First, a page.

You customers are feeling like they can ask any question and get an answer in 1 minute, and if you dont answer them straight away then they are unhappy. Definitively not something I recommend
I'm just trying to imagine ways you could use slack and not set an expectation of having someone online to chat to. Use a bot to resond with "we'll get back to you when we can"? There's no option that doesn't feel like an incredibly frustrating experience for the user.
In comparison, Slack has no way to indicate that an agent is already working with someone else in another channel, nor any good way to assign a specific owner--customer questions are dumped into a channel with X support agents as members, one of whom will hopefully respond.
I would actually love that for open channels.
Either you're fine with short, possibly intense (maybe even urgent) conversations, and chat works well.
Or, people want to communicate more async and you can take a day or two to answer. People generally use forums/emails for this.
>You customers are feeling like they can ask any question and get an answer in 1 minute, and if you dont answer them straight away then they are unhappy. Definitively not something I recommend
>Don’t blame the tool for mismanaged expectations.
My point is that even if the customer feels they can only get an answer in 1 week so they don’t expect any more than that, that feels shit especially if the answer sucks.
Once we know the ground rules, we're all happy. I've taken to doing the same with our customers, so they know not to ask each and every tiny question with a @here ping, or whatever, and that our employees don't live in Slack 24x7.
There's actually another use case where a vendor provides a bot and wants users of the bot to be easily able to file help requests. We wrote an app for that and outlined our thinking here: https://www.transposit.com/blog/2019.09.17-amazon-slack-shar...
Any channel that may have external to the company users must have `-ext` at the end of the name and there should also be a non `-ext` channel for internal discussion that relates.
This ends up working really well because the channels sort together next to each other and you can tell very clearly from the name if you are talking "publicly" or not.
It makes it really obvious at a glance before you type into the textbox.
How many people have ramped up quickly by reading the chat history of a channel? That’s not documentation—instead it’s like a really bad screenplay. I hate digging through channel history as I join and kinda resent the expectation that I’m supposed to do that.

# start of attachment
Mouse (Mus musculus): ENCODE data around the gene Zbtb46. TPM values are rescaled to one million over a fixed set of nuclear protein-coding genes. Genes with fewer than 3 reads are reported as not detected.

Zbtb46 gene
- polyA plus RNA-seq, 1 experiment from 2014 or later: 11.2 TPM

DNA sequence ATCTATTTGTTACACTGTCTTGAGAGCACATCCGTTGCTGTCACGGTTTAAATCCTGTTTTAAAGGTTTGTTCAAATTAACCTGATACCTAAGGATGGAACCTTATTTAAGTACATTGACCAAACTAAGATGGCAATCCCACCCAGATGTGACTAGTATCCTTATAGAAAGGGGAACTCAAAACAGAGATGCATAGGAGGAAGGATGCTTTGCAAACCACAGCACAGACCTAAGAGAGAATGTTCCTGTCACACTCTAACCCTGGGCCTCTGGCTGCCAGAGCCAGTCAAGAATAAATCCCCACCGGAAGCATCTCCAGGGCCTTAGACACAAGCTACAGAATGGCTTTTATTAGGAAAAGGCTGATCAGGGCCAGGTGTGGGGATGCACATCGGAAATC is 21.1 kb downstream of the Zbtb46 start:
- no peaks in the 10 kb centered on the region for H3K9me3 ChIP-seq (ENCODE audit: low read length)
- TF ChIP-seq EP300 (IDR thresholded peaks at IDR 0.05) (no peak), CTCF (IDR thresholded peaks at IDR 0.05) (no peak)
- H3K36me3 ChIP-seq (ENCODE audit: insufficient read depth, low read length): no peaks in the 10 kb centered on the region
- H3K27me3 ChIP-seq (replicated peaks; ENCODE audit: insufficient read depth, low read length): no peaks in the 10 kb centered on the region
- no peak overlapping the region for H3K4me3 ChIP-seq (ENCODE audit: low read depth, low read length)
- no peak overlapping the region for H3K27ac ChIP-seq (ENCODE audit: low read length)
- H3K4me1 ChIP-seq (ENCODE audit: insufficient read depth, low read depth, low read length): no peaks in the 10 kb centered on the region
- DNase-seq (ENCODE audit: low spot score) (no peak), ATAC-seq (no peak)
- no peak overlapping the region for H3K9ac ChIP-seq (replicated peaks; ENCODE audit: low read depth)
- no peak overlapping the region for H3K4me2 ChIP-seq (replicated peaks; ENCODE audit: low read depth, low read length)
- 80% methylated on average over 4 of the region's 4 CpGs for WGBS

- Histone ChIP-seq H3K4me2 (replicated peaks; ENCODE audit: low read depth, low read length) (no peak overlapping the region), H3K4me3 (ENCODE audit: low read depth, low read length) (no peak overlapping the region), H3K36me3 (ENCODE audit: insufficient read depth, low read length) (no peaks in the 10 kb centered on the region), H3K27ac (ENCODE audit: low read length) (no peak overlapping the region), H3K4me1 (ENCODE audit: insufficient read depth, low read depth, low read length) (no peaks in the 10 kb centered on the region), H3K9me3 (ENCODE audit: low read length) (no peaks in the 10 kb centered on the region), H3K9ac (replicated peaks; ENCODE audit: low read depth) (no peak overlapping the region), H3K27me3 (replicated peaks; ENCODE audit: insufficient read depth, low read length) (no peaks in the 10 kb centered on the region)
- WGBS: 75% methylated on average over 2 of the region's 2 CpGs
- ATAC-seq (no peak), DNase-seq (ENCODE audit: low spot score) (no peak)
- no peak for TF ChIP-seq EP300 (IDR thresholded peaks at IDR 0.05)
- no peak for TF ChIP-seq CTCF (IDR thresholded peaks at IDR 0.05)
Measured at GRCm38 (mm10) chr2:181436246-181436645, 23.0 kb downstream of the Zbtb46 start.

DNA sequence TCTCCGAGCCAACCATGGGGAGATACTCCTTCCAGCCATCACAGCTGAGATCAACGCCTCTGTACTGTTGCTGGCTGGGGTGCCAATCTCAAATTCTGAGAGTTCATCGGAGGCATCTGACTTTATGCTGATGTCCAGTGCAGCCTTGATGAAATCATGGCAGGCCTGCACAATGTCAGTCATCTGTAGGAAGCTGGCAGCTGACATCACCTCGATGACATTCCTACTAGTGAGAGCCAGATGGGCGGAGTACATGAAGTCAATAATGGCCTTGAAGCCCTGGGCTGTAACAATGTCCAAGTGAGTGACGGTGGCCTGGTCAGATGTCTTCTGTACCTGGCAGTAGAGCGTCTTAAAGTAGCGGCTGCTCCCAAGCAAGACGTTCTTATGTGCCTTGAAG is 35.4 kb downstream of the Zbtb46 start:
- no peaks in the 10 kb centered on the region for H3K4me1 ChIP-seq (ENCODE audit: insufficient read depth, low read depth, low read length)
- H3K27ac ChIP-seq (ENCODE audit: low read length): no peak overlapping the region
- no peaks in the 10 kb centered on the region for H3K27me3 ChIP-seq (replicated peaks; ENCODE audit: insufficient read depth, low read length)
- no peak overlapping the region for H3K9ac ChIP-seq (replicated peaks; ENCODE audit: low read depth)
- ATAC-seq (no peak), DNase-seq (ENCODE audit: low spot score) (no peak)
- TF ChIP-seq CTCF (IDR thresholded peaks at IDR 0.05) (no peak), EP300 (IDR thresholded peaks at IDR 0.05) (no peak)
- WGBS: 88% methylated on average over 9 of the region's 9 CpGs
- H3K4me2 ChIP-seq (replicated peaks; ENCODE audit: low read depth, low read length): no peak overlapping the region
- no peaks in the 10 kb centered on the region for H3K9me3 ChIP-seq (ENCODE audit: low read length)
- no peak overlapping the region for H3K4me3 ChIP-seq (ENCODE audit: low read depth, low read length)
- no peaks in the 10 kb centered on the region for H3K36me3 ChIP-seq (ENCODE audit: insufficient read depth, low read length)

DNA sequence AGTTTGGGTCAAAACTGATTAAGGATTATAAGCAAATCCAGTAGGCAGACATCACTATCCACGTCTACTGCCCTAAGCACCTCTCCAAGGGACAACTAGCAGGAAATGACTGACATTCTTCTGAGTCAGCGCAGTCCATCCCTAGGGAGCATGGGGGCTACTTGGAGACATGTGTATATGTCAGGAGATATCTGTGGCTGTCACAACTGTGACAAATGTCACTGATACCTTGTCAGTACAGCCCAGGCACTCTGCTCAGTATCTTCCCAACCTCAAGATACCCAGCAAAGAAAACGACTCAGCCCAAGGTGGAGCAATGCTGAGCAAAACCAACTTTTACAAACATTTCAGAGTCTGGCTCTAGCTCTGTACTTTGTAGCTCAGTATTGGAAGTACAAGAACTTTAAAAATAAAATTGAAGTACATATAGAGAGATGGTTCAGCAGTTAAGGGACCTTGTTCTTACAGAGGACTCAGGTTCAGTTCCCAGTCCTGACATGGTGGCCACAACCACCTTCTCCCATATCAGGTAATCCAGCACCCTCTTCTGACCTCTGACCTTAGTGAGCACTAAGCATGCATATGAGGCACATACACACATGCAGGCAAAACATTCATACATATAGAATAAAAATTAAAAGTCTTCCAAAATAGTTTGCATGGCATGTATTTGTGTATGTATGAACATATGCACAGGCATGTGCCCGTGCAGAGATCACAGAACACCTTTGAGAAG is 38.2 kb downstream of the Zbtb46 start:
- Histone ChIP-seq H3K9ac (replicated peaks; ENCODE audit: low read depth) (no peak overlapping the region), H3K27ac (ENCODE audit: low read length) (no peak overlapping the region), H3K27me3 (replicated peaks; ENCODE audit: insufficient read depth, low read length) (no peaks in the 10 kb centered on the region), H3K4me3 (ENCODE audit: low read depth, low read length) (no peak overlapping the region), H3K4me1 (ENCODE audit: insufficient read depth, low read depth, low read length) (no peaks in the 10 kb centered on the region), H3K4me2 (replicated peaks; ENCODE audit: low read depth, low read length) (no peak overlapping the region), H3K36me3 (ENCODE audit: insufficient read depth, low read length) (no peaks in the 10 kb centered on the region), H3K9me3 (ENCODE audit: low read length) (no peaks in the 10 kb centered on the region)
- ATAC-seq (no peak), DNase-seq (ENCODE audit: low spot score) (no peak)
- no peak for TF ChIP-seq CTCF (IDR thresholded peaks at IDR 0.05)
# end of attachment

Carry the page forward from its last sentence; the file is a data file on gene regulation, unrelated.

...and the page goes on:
> in:@<channel> <error>
You would be amazed at how much unofficially documented stuff is sitting in Slack. It is unfortunate but paying attention to the right Slack channels at work can be very important in understanding company strategies and decision making, as well as random tidbits on architecture decisions.
Of course I would prefer official documentation but sometimes you gotta make do.
I specifically make efforts, and encourage others to do the same, to keep most documentation outside of slack. Do you have a question about a ticket? Ask it in a comment not slack. Do you have a question about how our system works? Ask it in the private Stack Overflow. Want to advertise a cool new internal service we can use? Great tell everyone in slack, but also add it to swaggerhub.
I suspect this announcement was just "oops we forgot to move this feature out of beta, lets announce that its GA"
We’ve helped a lot of companies, especially serious tech/infrastructure companies, manage dozens of active channels with their most valuable customers. They also use it with internal-facing “escalation” channels to facilitate collaboration.
On the operational side it uses PagerDuty-like notifications, state management, open convo reminders, and webhook integrations.
Shared Channels could make such experience of sharing channels between bot developers and users more common.
The suggestion that your knowledge 'archive' is located in an off-site subscription service that's not indexed with the rest of your institutional knowledge systems, and likely with a poor signal:noise ratio, is worrisome. Do some organisations actually work this way?
> It’s officially out of beta today and available for all paid plans.
When it came out, it was really a big deal for our users, so I can understand why Slack worked so hard to add this feature. The engineering description is fascinating. Also, while it's never fun to see your app being taken over by the platform, I must stress that Slack API team was very fair and gave me a heads-up far, far ahead of release
That said, I can see the appeal. Definitely one of my favorite pieces of software these days.
Well a full history of prior chat and giphy memes. Meanwhile I'll be reviewing past Jira sprints.